- Cape student sues, accuses school officials of slamming her to ground multiple times (04/28/16)42
- Bob Evans restaurant in Cape Girardeau among chain's 21 closings (04/26/16)9
- Missouri House votes to allow concealed weapons without permits (04/28/16)6
- Two hurt in motorcycle wreck on Interstate 55 (04/25/16)1
- Law firm requests information about Cape's traffic cameras (04/25/16)2
- Local lawmakers split over failed medical marijuana bill; voters may have a say (04/26/16)19
- Police report filed, but no charges in incident at Cape Central (04/29/16)31
- Tanker truck catches fire near Oak Ridge (04/24/16)7
- Local company makes eco-friendly kitty litter that cuts cat-box smell (04/25/16)
- Senator introduces bill for I-57 that would connect Sikeston with Little Rock (04/28/16)4
Cape officials to establish open burning task force
The city has used a special task force to help craft animal-control regulations.
Cape Girardeau city officials plan to establish a task force to study whether to further restrict open burning of leaves and other yard waste.
The city council Monday night agreed to a proposal by city staff to establish the task force. It would include city fire marshal Mike Morgan and assistant city attorney Reagan Holliday as well as four residents yet to be appointed, city manager Doug Leslie said.
The city's action comes in response to concerns raised by Cape Girardeau resident Robin Boyer, whose daughter suffers from asthma. Boyer told the council recently that smoke from burning leaves adds to breathing difficulties for those suffering from asthma.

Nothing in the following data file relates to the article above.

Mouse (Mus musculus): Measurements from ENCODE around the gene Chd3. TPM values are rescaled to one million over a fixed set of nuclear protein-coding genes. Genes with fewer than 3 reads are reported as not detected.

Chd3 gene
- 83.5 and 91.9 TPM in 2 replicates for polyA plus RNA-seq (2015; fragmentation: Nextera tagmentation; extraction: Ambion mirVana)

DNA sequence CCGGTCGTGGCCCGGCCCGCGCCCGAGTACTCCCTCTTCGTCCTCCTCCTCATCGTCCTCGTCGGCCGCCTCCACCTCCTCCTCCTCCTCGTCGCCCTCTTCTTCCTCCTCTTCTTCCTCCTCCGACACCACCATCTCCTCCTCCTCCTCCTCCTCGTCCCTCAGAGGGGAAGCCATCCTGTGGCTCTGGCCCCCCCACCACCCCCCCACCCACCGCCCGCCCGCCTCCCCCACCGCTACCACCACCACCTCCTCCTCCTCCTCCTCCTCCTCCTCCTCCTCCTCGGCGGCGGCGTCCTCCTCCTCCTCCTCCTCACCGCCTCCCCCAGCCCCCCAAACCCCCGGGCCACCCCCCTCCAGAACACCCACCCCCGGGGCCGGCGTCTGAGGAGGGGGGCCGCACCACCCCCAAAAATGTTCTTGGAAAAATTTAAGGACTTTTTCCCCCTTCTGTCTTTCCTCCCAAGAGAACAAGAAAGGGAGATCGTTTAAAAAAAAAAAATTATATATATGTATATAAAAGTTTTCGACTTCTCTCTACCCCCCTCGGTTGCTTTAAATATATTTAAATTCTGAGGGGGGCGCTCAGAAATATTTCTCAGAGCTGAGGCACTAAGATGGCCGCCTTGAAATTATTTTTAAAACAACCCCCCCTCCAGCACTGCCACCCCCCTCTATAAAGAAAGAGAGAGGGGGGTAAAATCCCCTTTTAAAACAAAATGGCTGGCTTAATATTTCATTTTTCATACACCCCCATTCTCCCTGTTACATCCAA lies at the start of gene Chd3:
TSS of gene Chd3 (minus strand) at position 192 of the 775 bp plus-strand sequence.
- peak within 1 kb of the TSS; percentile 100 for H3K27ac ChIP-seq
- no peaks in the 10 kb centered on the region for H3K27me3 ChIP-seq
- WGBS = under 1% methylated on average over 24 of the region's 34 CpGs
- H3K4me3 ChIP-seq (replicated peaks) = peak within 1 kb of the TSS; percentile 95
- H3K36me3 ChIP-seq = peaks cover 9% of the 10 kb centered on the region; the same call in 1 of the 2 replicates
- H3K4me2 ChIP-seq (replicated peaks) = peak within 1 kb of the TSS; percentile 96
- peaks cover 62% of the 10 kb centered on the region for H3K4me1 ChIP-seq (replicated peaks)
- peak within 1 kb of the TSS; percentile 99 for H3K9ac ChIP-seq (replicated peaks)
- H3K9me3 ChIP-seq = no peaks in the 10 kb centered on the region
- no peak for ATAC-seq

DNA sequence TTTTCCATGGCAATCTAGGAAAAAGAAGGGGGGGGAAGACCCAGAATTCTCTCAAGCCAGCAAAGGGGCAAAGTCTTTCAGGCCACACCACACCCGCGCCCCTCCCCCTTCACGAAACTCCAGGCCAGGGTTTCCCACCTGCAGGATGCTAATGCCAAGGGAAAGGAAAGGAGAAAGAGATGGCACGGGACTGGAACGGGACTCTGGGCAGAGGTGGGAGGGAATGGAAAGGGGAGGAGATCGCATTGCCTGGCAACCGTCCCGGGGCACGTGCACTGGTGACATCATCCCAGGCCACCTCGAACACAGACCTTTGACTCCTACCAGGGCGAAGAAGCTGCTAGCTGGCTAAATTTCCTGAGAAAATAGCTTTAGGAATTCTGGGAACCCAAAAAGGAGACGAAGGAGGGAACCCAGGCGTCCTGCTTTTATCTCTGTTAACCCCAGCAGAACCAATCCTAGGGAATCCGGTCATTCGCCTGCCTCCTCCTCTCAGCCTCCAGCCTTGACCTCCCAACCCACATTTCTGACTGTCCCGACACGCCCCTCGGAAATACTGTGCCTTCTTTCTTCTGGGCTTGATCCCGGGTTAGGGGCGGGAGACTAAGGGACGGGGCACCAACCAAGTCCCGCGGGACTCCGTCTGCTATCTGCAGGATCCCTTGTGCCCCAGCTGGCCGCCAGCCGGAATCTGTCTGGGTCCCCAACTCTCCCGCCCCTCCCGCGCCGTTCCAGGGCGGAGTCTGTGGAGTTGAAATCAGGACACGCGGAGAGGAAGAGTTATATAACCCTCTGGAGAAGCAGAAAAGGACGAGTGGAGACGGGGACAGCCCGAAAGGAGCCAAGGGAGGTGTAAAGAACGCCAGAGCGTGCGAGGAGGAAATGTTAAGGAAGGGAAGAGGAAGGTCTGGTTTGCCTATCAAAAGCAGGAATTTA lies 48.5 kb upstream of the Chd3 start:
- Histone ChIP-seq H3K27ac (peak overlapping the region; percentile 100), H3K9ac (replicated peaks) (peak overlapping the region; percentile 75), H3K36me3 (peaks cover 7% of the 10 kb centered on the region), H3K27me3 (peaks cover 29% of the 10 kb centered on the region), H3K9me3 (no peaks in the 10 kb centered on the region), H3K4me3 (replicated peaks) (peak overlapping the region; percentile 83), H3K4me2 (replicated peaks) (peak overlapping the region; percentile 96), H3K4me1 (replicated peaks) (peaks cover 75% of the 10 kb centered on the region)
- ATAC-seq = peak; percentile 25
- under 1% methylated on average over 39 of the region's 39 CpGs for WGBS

Mayor Jay Knudtson pointed out that a special task force helped craft a new animal-control law. Utilizing a special task force could work in this case too, he said.
In other action, the council filed a recommendation from the planning and zoning commission to deny a developer's request to rezone a 12-acre tract of undeveloped land in Ashland Court subdivision from a single-family residential district to an R-4, multifamily residential district.
Developer Eric Marquart wants to build apartments, but nearby homeowners strongly oppose the idea. Nearly 20 homeowners showed up at Monday night's council meeting to oppose the proposed zoning change. The developer didn't attend but still has the right to ask the city council to consider the rezoning.
The homeowners said they don't want to live near apartments. They said they would hurt property values.
Subdivision resident Tom Gaffigan of 1371 E. View Ridge Drive said he and others in the subdivision had little warning of the rezoning request. A posted sign was located in a largely isolated area, away from existing residents, he said.
Knudtson said the city needs to do a better job of notifying surrounding property owners of rezoning requests.
Councilwoman Loretta Schneider said the city needs a comprehensive zoning plan so developers know up front what can be built in an area and what can't.
Knudtson said it's possible that the developer still will ask the council to consider rezoning the land.
335-6611, extension 123